Faith Fourth of July sets new stage for festivities
FAITH — The town of Faith has hosted Fourth of July celebrations annually for more than 65 years, and this year will be no different. A street dance was held Saturday to kick off the festivities, and a parade and fireworks on the Fourth will be the culmination of a week full of celebration.
“I don’t know any other thing to do on the Fourth of July,” said Randall Barger.
Four generations of his family have helped organize the celebration, stretching as far back to his grandfather; his parents, who are the grand marshals of the parade this year; and his son, who is working with Barger to line up the parade.
The town has hosted Fourth of July celebrations since 1946, although unofficial celebrations date all the way back to when the town was incorporated in 1903. Old-fashioned activities like a sack race, watermelon-eating contest and egg toss pay tribute to this history.
Some people attend the celebration year after year for the barbecue, hamburgers, country ham and hot dogs. Kevin Cauble, chairman in charge of Faith’s Fourth of July celebrations this year, plans to get to the kitchen at 6 a.m. July 4 to start chopping barbecue shoulders. He estimates that about 75 are sold on the Fourth each year.
A new stage for nightly performances will be a prominent part of the festivities this year. It includes a dressing room and restroom for performers and is handicap-accessible.
“We’re pretty proud of that thing,” Cauble said. “It is a pretty nice stage.”
Faith received a state grant to build the permanent stage, and it will be put to work throughout the week with artists performing on it every evening at 7:30 from Friday through Wednesday, and at 8 p.m. on July 4. The concerts will be staged behind Town Hall.
The line-up for the entertainment includes the Randy Clay Band on Friday; Too Much Sylvia on Saturday; the Entertainers on Sunday; the Embers on Monday; Band of Oz on Tuesday; Jim Quick and Coastline on Wednesday; and Motel Soap at 8 p.m. July 4. Organizers recommend that fans bring chairs.
Food vendors and rides will be featured. They open at 6 p.m. Friday, Monday, Tuesday and Wednesday at Faith American Legion Park. The rides are set to stay open until about 11 each night.
A $25 unlimited ride wristband will be sold, although discounted $18 armbands can be purchased in advance online through today. The armbands are valid on any one day of the celebration from open to close, including all day on the Fourth. They do not include games. Without armbands, rides are typically about $5 each, although they will be $2 each on Tuesday.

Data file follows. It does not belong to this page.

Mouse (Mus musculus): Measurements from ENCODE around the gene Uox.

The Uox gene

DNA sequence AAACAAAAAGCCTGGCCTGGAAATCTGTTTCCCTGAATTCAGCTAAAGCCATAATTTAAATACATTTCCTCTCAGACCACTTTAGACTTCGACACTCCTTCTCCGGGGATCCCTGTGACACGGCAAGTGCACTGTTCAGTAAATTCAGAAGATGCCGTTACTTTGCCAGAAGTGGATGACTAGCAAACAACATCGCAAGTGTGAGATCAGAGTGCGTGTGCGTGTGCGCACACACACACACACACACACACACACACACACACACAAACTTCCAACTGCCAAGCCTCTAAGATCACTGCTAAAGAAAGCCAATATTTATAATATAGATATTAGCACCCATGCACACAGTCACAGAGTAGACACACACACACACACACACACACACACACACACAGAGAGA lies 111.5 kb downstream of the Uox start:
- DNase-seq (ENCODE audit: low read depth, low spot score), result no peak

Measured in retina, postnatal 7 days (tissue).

On Saturday, a matinee will be held beginning at 1 p.m., and the wristbands will be good all day.
The “Faith Idol” competition begins at 6:30 p.m. Saturday before the 7:30 p.m. concert.
On Sunday, the food booths are rides are scheduled to open at 5 pm following a performance by the Rowan Big Band at 3:30 at Faith Baptist Church. A patriotic program is also scheduled for Sunday at 5 pm.
The celebration is an all-day affair on July Fourth. The rides open at the same time that the parade begins at 10 am on Main Street with grand marshalls Buddy and Sylvia Barger and master of ceremonies Buddy Poole. That will be followed by the flag raising and national anthem by Neil Wilkerson, and the crowning of Miss Rowan County Veteran. Faith idol games will take place at 7 p.m., along with the races games, watermelon eating contest and egg toss at the Faith School ballpark.
After Motel Soap performs at 8 pm, a hot dog eating contest will take place a 9:30. Finally, fireworks at the Faith School Ballpark will end the day at 10:30 pm.
This year, the events are being sponsored by the Faith American Legion Post #327, the Faith American Legion Auxiliary Unit #327, the Faith Citizens and the Faith Jaycees. Proceeds from the event go toward charitable causes including Fourth of July Scholarships, local school and library needs, and park improvements.
SALISBURY — Residents of the Brooklyn-South Square Historic District have been enjoying the transformation of their neighborhood back to 1917... read more